HOTA isn’t working

Max Sugarman
Max Sugarman
Chief Executive

Intelligent transport systems provide a number of benefits to the UK and its populace, whether that’s through a more effective and efficient transport network, helping people and businesses travel in a more environmentally-friendly way, or through the economic growth the industry provides.

However, one of the most fundamental and important benefits that ITS provides is safety. Through state-of-the-art enforcement technology, the ITS sector helps national transport authorities and police forces in keeping our roads safe. Increasingly, the better use of data and AI are allowing us to do so even more effectively, in ways that predict and prevent road collisions from happening.

The Government’s approach for approving enforcement technology, though, is now acting as a blocker, instead of an enabler, in getting new equipment onto the network. Home Office Type Approval (HOTA) is a testing and certification process by the Home Office that enforcement technology must pass before evidence from enforcement devices can be admissible in UK courts. If a device does not have HOTA, then the evidence from the device is not able to be certified but must be adduced by a witness for its accuracy.

In recent years the process for getting HOTA approval has become slower and slower, with manufacturers now reporting delays of between three and five years to get products approved. The issue is exacerbated by the fact that even minor changes to current equipment on the network need HOTA approval, meaning even changing a small widget within a piece of equipment can take a significant period of time to approve.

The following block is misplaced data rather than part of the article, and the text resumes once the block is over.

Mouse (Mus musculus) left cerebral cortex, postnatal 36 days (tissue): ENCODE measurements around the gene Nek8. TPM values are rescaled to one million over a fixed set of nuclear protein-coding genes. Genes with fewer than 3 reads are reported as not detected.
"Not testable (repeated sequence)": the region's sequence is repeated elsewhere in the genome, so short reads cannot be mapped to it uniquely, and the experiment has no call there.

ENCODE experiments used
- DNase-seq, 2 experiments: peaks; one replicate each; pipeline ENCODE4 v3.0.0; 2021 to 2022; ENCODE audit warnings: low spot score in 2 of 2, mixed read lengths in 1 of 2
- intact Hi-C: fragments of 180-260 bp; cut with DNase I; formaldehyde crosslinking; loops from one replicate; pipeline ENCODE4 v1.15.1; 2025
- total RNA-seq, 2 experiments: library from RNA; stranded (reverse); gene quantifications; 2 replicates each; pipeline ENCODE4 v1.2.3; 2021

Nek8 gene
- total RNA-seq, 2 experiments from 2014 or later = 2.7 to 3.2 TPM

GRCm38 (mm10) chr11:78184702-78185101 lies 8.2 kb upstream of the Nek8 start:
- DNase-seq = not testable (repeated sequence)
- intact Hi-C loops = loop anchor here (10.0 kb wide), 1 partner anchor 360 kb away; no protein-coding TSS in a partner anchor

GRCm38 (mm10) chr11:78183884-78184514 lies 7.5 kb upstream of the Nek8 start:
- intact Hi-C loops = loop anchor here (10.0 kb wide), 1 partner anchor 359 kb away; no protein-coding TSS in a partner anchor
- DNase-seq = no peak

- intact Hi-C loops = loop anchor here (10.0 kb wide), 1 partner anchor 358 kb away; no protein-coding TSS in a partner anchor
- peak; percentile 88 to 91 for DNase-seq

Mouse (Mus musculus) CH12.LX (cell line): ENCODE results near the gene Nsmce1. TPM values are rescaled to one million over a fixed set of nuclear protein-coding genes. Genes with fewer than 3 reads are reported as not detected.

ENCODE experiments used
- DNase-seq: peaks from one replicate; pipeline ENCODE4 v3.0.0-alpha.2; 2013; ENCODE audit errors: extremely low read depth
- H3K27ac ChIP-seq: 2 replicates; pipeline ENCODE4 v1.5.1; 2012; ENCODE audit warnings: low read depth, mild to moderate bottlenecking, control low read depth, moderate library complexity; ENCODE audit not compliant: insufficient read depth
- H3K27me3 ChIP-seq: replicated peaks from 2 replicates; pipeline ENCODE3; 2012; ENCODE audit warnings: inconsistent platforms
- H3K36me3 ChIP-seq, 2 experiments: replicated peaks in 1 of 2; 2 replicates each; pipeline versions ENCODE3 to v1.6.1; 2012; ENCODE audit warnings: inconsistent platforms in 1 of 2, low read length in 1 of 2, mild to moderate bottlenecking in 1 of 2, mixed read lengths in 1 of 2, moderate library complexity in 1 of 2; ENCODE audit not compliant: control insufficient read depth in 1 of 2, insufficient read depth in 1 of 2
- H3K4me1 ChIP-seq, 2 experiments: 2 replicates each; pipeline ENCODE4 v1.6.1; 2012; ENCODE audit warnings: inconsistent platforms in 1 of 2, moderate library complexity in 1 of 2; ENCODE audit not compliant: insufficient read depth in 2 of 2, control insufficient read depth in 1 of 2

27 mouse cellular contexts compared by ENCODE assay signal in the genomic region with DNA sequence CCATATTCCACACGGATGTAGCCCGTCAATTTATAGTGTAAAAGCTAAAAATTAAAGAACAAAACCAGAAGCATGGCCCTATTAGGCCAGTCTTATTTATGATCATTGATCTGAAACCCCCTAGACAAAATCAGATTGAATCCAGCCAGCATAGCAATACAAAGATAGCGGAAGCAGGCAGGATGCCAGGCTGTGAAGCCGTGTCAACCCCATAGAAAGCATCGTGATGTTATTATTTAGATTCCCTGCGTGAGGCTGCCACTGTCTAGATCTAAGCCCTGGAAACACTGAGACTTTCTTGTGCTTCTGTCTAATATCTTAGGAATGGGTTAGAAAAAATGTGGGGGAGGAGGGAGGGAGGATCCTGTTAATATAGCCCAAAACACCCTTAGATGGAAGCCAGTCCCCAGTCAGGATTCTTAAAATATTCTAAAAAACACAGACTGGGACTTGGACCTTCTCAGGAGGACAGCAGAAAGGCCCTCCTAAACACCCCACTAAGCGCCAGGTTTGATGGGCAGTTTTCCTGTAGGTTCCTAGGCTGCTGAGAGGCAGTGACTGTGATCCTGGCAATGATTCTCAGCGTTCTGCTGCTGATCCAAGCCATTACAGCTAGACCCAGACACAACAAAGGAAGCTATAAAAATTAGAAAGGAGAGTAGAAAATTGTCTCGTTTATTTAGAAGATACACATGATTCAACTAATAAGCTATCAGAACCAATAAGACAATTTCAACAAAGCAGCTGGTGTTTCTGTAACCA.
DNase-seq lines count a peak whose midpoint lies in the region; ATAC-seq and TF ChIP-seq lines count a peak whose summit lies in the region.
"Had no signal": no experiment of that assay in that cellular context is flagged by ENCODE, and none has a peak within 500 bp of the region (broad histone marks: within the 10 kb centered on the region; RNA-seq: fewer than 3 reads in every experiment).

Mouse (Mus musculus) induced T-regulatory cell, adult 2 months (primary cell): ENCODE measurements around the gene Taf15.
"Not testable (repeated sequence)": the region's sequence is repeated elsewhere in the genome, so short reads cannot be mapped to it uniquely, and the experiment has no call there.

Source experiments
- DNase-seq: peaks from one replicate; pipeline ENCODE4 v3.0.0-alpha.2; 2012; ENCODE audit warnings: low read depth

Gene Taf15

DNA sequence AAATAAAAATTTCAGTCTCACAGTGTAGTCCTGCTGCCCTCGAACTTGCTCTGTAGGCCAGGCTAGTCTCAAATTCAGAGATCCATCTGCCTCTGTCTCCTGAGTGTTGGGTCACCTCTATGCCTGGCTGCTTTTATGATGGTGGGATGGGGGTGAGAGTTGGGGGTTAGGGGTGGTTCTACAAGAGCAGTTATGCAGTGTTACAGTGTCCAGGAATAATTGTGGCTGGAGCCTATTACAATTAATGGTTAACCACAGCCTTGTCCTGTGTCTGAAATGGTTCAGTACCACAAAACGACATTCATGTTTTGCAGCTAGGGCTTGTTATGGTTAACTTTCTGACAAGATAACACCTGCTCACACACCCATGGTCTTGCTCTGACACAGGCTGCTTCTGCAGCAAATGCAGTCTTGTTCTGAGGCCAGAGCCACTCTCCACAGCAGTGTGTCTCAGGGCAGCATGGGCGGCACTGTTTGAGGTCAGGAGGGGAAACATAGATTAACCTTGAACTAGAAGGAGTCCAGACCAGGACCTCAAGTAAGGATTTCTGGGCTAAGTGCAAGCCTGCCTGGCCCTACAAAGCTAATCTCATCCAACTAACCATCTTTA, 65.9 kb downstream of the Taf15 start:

The delays are also having an impact on the health of the sector. The intelligent transport industry generates £1.5bn a year in economic value for the UK, yet suppliers are now informing us that they may halt investment in the enforcement sector, reduce their spending in R&D, reduce jobs or even pull out of the UK market altogether due to the issues around approval. With a globally recognised and well-regarded enforcement industry, the UK is at risk of losing its place as an international leader in enforcement technology.

That is why Intelligent Transport Systems UK (ITS UK) is today calling for changes to the process. Our asks are simple, we’d like to see:

  1. Regular dialogue between DSTL, the body that administer HOTA on behalf of the Home Office, and manufacturers.
  2. Timelines for approval: Sensible timelines to be agreed for a project at the application stage and assets within DSTL can be allocated to manage the application to its conclusion.
  3. Fasttrack process for new modifications: That a new modification process for the approval of already approved equipment could be quickly agreed.
  4. Update SpeedMeter Handbooks: There are concerns that information to suppliers is outdated and incorrect. The Home Office should change the guidance to align to existing standards and to concentrate on the requirements for the record produced by the equipment rather than how the equipment operates. 

We look forward to working with the Government and industry to get the process right, ultimately to support the safety of road users and the growth of the sector.

To find out more about the HOTA Campaign, read our Briefing Note here